Alpha Hostile Takeover - A Cyberpunk Tactical Deck-Builder (Demo Available)

Discussion in 'Work in Progress' started by WhisperingSpider, Apr 24, 2019.

  1. WhisperingSpider

    WhisperingSpider Member

    Joined:
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    Posts:
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    cover.png

    Hey everyone! I've been working on a game called Hostile Takeover. It's a rogue-lite game that merges deck-building and tactical turn-based combat in a cyberpunk setting. I just recently released a public demo, and I'd love to hear any feedback anyone has.

    Demo (Windows Only) - Last updated 5/31/19
    Join the Discord!

    Screenshots

    Combat Encounter
    combat1.PNG
    Adding New Cards
    chooseCards1.PNG
    Viewing Your Deck

    viewCards.PNG
    Installing Upgrades
    installUpgrades.PNG


    Description

    Take control of a small team of contractors, hired by mysterious suits for impossible jobs against powerful corporations. Your contractors each have custom cybernetics that allow them to use a host of abilities, represented by cards. These cards are used in turn-based combat for actions such as movement, attacking, defending, and special abilities. Along with combat, you'll encounter events, character upgrades, and black market shops as you explore each corporation. Add and remove cards from character decks to customize each character to your liking!


    Features
    • Random-ish levels
      • Hand-made environments and encounters are pieced together through procedural generation to build each unique level. Changing layouts, hazards, and events keep each run fresh, while enemy encounters and combat maps are designed for fun and challenge.
    • Unique character classes
      • Each player character is represented by a different class, and each class has their own unique cards to build a deck from. One may rely on shields to reduce incoming damage, while another may instead disappear, forcing enemies to attack another target.
    • Game-changing cybernetic upgrades
      • Along with adding new cards to character decks, characters can also be modified through cybernetic upgrades that you occasionally come across. Unlike abilities, these upgrades are always active and can greatly change how a character plays. Want to drain the life from your enemies with each attack? That can be arranged, at the cost of never healing through standard means again.
    • It's called power, not mana
      • Using abilities costs power, and the bad news is each round your group's power is reset to zero. The good news is that each ability not only has a power cost, but a recycle value, which can be converted into power when discarded. Do you keep each character balanced and focus your power on the character with the best draws each round? Or do you turn one of your characters into a recycler to fuel their killing machine companion?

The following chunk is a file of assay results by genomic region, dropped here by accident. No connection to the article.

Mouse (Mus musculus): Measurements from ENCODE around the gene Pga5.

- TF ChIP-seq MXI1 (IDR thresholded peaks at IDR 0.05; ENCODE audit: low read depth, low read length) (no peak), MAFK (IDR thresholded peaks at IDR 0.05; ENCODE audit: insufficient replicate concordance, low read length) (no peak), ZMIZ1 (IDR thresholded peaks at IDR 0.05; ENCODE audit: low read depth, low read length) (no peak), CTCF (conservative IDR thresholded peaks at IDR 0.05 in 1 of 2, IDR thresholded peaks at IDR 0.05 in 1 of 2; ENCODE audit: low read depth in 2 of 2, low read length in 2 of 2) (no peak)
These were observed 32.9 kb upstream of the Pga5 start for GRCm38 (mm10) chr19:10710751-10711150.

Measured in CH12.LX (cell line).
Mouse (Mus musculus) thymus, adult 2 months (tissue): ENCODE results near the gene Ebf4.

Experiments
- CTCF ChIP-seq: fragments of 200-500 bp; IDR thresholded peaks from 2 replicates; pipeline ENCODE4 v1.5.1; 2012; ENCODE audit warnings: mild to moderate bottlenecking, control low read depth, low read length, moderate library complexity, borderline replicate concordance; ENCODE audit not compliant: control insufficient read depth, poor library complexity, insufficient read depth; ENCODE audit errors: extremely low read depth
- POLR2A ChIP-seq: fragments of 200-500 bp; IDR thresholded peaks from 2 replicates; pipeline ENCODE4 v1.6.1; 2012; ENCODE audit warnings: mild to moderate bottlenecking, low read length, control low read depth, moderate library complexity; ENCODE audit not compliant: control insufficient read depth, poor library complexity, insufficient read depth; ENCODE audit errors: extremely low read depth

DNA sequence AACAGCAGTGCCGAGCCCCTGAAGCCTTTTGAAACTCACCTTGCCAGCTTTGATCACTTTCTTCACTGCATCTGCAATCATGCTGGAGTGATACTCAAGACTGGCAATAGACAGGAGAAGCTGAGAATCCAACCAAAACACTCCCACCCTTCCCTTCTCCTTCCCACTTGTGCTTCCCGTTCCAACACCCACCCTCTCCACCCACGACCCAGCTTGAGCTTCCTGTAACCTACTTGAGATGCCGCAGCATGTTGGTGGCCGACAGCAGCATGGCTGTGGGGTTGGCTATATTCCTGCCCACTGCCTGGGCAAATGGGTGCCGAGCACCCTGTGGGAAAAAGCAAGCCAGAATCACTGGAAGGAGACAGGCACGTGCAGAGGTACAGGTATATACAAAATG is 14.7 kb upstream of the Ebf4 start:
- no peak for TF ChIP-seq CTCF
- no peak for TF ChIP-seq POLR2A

Last edited: Jun 4, 2019
    rIKmAN, woodsmoke, JackTurbo and 2 others like this.
  2. WhisperingSpider

    WhisperingSpider Member

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    I've been on a weekly update schedule, pushing out a new build to itch.io every Friday night, but unfortunately I can't say the same for write-ups like this. In the month since release, I've had some great feedback, and the majority of the work done has been to rectify issues from that feedback.

    Balance Issues
    Obviously this is something that every game will have once it's released to a broader audience. As I expected, most people found the game too difficult. It's supposed to be a difficult game, but not frustratingly so. Rather than focus on tweaking the numbers, though, I instead wanted to tweak the player choices to help with this. The biggest change in balance was to lower both movement speed and range for all enemies. Whereas originally most ranged enemies could and would shoot their target from almost anywhere, their threatened range is now reduced enough that a viable defensive option is to retreat far enough away that they are unable to attack at all. Other numbers like HP, damage, and defenses will be (and have already been) balanced as well, but I think this change will go a lot further to interesting gameplay choices.

    Stupid Controls
    There's no way around this one - my original control scheme was stupid. To discard a card (which is a major gameplay feature) you originally had to right-click to queue the discard, then left-click to confirm the discard. Except left-click was also the button to queue a card use, and right-click was also the button to cancel a queued card, which made things right confusing. Throughout a single game the player will use or discard dozens if not hundreds of cards, and if that isn't second nature after a few minutes of playing then it's a complete design failure.